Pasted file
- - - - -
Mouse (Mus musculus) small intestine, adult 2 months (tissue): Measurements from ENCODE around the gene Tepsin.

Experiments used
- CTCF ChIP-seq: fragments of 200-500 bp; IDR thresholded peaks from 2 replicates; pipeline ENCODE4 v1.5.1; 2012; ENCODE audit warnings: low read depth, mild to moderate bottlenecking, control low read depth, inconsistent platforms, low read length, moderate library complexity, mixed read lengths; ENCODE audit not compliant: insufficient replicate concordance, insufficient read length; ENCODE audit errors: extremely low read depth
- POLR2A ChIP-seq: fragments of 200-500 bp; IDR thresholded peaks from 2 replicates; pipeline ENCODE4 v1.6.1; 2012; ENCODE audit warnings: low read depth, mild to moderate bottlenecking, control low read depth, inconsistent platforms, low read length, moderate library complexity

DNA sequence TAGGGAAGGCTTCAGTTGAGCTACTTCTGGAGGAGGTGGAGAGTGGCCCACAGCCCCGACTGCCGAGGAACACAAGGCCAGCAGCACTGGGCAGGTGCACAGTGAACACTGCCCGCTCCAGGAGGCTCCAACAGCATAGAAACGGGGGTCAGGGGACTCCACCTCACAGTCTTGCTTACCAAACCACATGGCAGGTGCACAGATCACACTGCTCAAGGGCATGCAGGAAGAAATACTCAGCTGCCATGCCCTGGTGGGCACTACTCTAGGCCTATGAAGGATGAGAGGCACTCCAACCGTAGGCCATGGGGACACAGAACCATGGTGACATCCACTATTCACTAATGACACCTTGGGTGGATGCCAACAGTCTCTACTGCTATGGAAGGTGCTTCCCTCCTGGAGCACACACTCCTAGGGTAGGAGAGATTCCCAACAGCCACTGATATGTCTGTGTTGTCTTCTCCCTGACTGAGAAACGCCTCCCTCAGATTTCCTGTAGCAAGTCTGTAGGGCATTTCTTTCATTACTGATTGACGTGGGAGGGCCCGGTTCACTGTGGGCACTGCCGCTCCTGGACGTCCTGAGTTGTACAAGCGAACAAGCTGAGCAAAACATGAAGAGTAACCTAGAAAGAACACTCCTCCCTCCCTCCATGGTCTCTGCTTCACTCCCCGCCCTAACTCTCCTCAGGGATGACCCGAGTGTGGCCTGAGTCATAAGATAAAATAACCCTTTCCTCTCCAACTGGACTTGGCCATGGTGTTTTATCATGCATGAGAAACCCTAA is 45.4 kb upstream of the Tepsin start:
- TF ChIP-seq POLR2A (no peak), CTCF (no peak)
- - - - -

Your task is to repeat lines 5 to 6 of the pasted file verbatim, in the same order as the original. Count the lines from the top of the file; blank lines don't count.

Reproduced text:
DNA sequence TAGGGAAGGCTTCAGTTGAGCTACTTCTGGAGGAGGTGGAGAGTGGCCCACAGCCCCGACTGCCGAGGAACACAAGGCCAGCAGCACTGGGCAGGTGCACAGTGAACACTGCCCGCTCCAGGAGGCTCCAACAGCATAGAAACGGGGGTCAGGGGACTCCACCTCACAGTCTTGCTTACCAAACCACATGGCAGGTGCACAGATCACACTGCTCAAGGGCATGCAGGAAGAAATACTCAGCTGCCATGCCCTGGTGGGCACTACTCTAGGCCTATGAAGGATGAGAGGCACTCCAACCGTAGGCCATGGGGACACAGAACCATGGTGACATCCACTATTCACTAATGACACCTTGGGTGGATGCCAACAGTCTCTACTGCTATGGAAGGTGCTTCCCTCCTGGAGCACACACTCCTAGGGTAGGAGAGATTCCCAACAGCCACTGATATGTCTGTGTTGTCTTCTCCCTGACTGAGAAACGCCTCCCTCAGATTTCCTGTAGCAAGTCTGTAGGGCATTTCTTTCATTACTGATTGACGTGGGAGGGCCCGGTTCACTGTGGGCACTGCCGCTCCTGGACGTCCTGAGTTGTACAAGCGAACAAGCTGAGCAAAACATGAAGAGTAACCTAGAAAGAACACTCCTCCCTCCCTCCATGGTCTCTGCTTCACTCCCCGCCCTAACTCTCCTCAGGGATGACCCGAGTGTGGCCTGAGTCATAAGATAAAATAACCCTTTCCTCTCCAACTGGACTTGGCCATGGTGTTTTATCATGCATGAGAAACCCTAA is 45.4 kb upstream of the Tepsin start:
- TF ChIP-seq POLR2A (no peak), CTCF (no peak)